Okay, these are pretty well established as being valid, no major issue there... but they do bear a bit of a closer look. Both these arts trace themselves to Takamatsu via Ishitani (who is only given that name in the Takamatsu traditions, by the way... everywhere else reads his name as Ishiya... just a thing to know...), who was a shihan of Takagi Ryu and Kukishin Ryu (his name is listed in both mainline lineages... not as soke in Kukishin, for the record, but as the 15th Shihan of the Ouchi-Ijin line of Kukishin Ryu). He was said to have worked as a security guard in the Takamatsu family match factory, and taught Takamatsu in his late-teens through to his twenties (he received Menkyo Kaiden in 1913). It was through this teaching that Takamatsu was also acknowledged as a shihan of Kukishin Ryu as a part of the restoration efforts of Kuki Takaharu, 26th soke of the school, including being involved in the creation of the Kodo Senyokai Shobukyoku with another senior student, Iwami Nangaku. Takamatsu left the Kukishin Ryu around 1934, after refusing an offer to take over the Shobukyoku after Iwami died. By 1950, Takamatsu had created his own organisation, the Kashihara Shobukyoku, to teach his approach to these schools. As part of the founding of this school, Takamatsu sent a letter to Kuki Takaharu, asking for permission to start a branch of the Kukishin Ryu (teaching what he called Kukishin Ryu Ninpo). He was refused permission to do that, but was allowed to create his own material based on the arts he had been taught.

After this, Takamatsu began introducing things like Togakure Ryu, as well as Gyokko Ryu, Koto Ryu, and Shinden Fudo Ryu, which he would claim he was taught by his uncle or grandfather (the terms are hard to differentiate... basically an older, male family member), who ran a dojo teaching Shinden Fudo Ryu... much of the material of this Togakure Ryu was, remarkably, incredibly similar to the ninjutsu teachings of the Kukishin Ryu that were no longer practiced or maintained by the school, being part of the Dai no Hyoho (large-scale military strategies), with the school only teaching their Sho no Hyoho (small-scale/individual combat strategies) from the mid-late Edo period onwards. However, they were still found in the Kuki family archives, which Takamatsu had studied in a great deal of detail, and even helped reconstruct when some were lost to a fire (specifically the Amatsu Tatara teachings, as well as some of the naginata and other methods).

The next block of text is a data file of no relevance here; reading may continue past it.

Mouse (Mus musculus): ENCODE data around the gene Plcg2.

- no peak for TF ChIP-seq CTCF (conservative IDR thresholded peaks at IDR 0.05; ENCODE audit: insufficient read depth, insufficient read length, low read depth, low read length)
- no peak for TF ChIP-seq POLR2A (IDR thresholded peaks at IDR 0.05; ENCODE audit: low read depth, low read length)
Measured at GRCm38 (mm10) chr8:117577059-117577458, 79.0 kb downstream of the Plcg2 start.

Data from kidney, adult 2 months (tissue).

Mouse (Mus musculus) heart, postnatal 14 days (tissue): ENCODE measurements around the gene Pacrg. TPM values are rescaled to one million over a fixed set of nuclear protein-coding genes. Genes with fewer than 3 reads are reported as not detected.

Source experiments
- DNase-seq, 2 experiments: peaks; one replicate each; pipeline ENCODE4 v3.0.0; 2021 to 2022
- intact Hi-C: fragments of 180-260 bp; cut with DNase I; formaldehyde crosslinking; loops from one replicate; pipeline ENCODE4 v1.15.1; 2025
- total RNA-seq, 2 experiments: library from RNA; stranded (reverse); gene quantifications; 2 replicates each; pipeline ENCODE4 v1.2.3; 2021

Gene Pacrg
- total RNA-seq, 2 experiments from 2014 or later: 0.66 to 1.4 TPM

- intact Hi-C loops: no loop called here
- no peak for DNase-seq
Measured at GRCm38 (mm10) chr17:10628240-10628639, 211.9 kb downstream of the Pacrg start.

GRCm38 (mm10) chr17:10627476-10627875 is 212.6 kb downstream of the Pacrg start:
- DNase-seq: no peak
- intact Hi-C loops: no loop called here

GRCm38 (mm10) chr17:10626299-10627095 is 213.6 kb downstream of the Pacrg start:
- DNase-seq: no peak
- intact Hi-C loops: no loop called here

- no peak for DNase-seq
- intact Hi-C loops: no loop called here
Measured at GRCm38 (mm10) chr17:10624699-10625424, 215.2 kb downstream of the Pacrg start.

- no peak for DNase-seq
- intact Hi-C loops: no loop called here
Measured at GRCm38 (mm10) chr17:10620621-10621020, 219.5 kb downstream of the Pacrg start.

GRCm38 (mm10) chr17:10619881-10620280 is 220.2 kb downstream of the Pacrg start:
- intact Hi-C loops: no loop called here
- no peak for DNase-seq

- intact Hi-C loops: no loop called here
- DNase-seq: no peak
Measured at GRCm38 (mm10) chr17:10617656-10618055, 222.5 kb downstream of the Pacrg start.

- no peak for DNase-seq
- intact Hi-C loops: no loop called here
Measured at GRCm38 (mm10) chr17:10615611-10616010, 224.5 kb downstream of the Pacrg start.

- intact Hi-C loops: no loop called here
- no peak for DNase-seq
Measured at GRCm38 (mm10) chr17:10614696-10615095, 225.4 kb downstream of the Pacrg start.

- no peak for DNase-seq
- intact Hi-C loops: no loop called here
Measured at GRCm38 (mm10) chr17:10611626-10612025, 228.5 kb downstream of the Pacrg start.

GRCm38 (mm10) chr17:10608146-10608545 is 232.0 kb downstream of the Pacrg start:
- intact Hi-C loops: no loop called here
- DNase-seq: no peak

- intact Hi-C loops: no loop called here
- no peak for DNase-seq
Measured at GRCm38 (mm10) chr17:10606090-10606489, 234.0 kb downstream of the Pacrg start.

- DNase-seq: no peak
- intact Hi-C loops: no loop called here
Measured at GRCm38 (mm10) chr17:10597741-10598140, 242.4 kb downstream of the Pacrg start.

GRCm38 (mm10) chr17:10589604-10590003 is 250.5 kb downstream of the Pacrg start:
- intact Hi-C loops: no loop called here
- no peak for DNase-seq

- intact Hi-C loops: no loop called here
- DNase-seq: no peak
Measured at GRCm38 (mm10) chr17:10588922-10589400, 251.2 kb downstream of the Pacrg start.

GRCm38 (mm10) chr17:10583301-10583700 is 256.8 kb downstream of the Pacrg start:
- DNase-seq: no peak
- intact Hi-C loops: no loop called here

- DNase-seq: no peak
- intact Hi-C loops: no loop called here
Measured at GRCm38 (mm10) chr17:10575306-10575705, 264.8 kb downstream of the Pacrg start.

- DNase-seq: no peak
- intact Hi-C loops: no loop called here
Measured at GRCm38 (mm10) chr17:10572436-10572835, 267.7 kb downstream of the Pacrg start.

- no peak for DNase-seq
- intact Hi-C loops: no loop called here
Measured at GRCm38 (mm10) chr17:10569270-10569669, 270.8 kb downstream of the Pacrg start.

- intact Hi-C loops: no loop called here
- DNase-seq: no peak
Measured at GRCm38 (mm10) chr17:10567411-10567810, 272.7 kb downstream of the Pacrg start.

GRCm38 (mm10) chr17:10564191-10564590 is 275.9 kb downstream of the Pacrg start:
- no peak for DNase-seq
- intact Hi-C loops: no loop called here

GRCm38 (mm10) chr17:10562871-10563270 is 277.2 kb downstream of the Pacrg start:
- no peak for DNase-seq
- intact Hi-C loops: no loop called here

When looking at the Koto/Gyokko approaches, they're quite notable (as Japanese arts) for a number of things, such as a abundance of unarmed kamae (Japanese jujutsu systems tend to not have them, whereas Chinese arts tend to have quite a few... mainly due to the prevalence of solo drills and forms). This then supports the idea that they are, really, reworked systems that Takamatsu learnt in China, where he spent a decade travelling, teaching, and training.

Okay, so there's questions on, what, everything other than Takagi and Kukishin... but it's not even that simple. The line of Takagi Yoshin Ryu taught in the Bujinkan is the Mizuta-den... not the Ishitani-den. But the one verifiable teacher of Takamatsu that we have is Ishitani... who gave him the two unassailed arts... where does Mizuta fit in? Well, according to the story, after training with Ishitani, Takamatsu met Mizuta, and learnt from him... that line came from a generation before Ishitani, even though it's a simpler structure overall. But, in the decade after getting his Menkyo Kaiden, that's when he was in China... so... when did he meet Mizuta? One real possibility is that it is a created lineage, based on the Ishitani material, but simplified, and given to Hatsumi, as Takamatsu had already given the next generation of the Ishitani line to Sato Kinbei. Not saying that's what happened, but it's a real possibility. Okay, so the legit jujutsu line isn't as legit... still a legit school, but a somewhat fabricated lineage... I'm not getting into my thinking as to the execution of the school here, but there's more to go into in regards to whether or not it's actually Takagi Yoshin Ryu at the end of the day.

So, Kukishin Ryu. Legit. He was a shihan of the school, after all, right? Even after he left, other senior members of the Kukishin Ryu would seek Takamatsu out for more study... so that's gotta be good. Well....